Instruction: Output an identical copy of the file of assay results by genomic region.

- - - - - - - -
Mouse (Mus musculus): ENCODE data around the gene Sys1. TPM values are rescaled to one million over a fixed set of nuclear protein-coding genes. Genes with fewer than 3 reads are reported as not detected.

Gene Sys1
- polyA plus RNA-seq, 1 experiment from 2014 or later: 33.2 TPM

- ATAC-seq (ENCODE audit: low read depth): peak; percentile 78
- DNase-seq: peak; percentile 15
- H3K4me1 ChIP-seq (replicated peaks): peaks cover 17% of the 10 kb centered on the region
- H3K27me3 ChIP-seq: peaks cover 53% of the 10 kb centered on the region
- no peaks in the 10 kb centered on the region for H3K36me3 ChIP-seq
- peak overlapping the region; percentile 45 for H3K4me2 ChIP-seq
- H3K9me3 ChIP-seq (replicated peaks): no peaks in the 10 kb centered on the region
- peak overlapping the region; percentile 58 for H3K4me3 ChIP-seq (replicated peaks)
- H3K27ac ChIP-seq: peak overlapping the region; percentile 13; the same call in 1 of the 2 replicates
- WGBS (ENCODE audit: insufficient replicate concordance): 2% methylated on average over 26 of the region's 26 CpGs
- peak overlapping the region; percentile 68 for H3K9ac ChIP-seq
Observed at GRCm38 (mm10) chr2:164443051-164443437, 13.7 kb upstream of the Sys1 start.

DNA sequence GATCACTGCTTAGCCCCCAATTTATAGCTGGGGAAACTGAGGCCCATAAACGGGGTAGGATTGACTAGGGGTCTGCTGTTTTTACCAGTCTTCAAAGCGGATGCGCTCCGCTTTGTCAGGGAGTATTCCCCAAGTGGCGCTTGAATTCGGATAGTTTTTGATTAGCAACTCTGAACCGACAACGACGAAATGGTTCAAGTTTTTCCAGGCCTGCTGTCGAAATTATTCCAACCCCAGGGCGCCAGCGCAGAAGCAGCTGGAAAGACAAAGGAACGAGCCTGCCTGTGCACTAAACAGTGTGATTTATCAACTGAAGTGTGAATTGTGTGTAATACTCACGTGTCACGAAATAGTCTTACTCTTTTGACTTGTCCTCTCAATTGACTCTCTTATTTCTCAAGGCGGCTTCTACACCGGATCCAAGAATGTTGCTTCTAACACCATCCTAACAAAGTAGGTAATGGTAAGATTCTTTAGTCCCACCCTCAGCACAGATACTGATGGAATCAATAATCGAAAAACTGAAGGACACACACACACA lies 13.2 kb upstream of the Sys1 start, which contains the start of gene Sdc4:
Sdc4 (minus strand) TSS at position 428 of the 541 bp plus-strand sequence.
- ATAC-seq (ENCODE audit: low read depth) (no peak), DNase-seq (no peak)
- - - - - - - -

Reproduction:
Mouse (Mus musculus): ENCODE data around the gene Sys1. TPM values are rescaled to one million over a fixed set of nuclear protein-coding genes. Genes with fewer than 3 reads are reported as not detected.

Gene Sys1
- polyA plus RNA-seq, 1 experiment from 2014 or later: 33.2 TPM

- ATAC-seq (ENCODE audit: low read depth): peak; percentile 78
- DNase-seq: peak; percentile 15
- H3K4me1 ChIP-seq (replicated peaks): peaks cover 17% of the 10 kb centered on the region
- H3K27me3 ChIP-seq: peaks cover 53% of the 10 kb centered on the region
- no peaks in the 10 kb centered on the region for H3K36me3 ChIP-seq
- peak overlapping the region; percentile 45 for H3K4me2 ChIP-seq
- H3K9me3 ChIP-seq (replicated peaks): no peaks in the 10 kb centered on the region
- peak overlapping the region; percentile 58 for H3K4me3 ChIP-seq (replicated peaks)
- H3K27ac ChIP-seq: peak overlapping the region; percentile 13; the same call in 1 of the 2 replicates
- WGBS (ENCODE audit: insufficient replicate concordance): 2% methylated on average over 26 of the region's 26 CpGs
- peak overlapping the region; percentile 68 for H3K9ac ChIP-seq
Observed at GRCm38 (mm10) chr2:164443051-164443437, 13.7 kb upstream of the Sys1 start.

DNA sequence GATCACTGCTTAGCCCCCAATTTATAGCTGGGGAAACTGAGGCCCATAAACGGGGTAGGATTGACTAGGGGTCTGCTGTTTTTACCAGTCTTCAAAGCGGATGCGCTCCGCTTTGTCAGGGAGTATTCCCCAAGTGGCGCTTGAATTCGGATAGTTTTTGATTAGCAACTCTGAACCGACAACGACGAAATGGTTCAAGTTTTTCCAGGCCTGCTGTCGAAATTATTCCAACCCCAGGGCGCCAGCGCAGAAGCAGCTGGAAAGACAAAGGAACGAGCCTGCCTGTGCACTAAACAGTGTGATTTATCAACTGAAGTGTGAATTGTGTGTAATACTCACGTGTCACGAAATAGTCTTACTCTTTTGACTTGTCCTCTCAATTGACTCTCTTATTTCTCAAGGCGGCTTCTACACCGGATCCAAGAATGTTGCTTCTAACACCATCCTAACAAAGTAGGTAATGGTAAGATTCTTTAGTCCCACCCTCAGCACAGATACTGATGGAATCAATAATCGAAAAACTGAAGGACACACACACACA lies 13.2 kb upstream of the Sys1 start, which contains the start of gene Sdc4:
Sdc4 (minus strand) TSS at position 428 of the 541 bp plus-strand sequence.
- ATAC-seq (ENCODE audit: low read depth) (no peak), DNase-seq (no peak)